Daunted by the lack of resources and other structural impediments to organized care-for HIV, many in positions of power still shy away from the topic of care. The increase in the number of people in need of care globally, the limited coping capacity of health services, and the recognition that care needs go well beyond clinical therapies to psychosocial support and community-based care for the burgeoning populations of the HIV/AIDS-infected, especially in sub-Saharan Africa, can and do frighten some donors and governments.

Yet the right to health is a basic human right. HIV-positive individuals must be able to receive a full-spectrum of care. While rights do not lose their importance in low-resource settings, the reality is that they often are not fully protected. The mandate to protect health, to improve health, to care for those in ill health is a growing dilemma around the world, especially where masses of people are infected with or affected by HIV.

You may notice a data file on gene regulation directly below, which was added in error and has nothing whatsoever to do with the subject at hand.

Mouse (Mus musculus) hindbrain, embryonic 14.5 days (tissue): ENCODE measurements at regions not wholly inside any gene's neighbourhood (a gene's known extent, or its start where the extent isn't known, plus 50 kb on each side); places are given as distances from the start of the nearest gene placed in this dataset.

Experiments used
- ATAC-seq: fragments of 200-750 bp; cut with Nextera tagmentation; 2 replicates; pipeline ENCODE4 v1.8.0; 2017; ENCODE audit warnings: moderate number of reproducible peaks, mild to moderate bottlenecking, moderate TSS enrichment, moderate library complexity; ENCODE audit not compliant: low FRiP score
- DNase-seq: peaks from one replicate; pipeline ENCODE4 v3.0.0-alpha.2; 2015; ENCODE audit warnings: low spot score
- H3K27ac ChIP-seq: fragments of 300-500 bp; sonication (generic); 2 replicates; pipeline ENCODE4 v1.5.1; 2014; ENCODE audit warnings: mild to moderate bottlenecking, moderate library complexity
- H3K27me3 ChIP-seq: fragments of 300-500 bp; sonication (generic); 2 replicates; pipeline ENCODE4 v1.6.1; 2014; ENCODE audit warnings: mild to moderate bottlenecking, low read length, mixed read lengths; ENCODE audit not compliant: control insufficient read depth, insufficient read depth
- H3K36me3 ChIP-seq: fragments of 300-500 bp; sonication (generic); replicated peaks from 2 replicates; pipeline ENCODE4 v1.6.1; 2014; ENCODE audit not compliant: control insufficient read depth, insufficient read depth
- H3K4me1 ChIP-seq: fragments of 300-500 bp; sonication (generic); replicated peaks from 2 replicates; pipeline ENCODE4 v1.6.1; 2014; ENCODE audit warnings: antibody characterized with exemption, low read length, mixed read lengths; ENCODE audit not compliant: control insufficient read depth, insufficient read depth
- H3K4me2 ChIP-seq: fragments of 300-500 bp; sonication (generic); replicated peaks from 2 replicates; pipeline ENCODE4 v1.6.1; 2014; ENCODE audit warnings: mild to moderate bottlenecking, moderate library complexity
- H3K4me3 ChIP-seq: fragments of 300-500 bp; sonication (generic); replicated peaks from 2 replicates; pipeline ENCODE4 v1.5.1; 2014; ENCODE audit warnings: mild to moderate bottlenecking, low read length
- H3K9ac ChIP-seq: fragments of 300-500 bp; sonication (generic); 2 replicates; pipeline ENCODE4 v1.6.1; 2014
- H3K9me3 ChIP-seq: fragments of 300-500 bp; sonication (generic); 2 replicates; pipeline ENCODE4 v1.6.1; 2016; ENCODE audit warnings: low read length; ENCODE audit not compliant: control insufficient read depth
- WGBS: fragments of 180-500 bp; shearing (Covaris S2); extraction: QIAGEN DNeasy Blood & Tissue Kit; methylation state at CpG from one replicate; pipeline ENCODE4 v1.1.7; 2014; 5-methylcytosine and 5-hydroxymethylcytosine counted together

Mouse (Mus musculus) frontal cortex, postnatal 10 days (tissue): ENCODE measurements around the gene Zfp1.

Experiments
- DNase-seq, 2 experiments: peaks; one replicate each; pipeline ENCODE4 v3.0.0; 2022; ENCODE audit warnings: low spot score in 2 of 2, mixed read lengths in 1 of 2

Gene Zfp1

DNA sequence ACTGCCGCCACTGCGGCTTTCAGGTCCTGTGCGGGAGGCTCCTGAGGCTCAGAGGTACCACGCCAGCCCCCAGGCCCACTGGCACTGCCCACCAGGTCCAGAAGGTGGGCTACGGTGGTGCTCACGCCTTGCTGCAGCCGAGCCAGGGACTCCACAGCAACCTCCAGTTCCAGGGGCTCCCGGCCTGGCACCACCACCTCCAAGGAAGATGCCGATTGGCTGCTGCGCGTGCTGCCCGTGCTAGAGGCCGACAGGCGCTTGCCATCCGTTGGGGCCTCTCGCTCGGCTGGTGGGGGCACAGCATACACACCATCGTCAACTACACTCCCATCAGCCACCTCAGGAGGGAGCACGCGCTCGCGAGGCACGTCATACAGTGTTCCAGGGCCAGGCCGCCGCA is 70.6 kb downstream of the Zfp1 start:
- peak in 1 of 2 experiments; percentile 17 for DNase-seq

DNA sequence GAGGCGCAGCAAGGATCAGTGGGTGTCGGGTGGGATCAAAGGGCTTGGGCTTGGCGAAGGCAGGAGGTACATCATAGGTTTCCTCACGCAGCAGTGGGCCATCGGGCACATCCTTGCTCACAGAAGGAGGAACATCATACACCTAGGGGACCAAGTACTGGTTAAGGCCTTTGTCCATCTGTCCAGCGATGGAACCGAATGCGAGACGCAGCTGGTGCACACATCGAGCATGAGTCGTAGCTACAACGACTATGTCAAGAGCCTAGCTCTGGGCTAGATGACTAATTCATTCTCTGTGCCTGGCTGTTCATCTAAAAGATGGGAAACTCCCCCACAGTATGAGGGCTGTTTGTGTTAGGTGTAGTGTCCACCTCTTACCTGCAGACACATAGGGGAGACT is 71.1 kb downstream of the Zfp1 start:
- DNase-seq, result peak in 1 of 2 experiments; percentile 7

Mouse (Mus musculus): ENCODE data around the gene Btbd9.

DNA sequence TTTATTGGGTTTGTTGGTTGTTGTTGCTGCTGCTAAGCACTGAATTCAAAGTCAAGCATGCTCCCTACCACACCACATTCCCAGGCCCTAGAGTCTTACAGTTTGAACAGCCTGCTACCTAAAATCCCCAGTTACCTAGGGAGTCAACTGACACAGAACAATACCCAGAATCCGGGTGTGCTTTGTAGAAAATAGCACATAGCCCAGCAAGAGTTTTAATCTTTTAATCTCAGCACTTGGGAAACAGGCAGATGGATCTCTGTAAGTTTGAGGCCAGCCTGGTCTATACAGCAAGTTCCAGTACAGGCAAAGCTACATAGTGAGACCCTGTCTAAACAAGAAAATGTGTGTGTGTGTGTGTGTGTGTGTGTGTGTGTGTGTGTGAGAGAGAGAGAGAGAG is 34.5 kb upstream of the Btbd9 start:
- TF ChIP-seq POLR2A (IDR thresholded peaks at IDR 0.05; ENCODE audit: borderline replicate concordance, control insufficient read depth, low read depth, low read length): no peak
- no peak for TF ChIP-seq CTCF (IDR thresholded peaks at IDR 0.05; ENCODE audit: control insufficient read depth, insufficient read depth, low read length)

Medical, nursing and social support personnel in many countries, already stressed by the burden of other common, chronic diseases of public health that are difficult to care for, are frightened by confronting HIV/AIDS. Woefully inadequate services compounded by the fear of infection arm these workers with judgmental attitudes, moral impunity, and lack of caring behaviours. The obvious result is poor medical care for those with diagnosed or suspected HIV infection; consequently, comprehensive holistic treatment in these settings is not offered. In some countries, especially in east and southern Africa, the problem is exacerbated by the high percentage of health care providers in urban areas living with HIV themselves, leading to an extremely high proportion of patients per health care worker in clinic and hospital settings.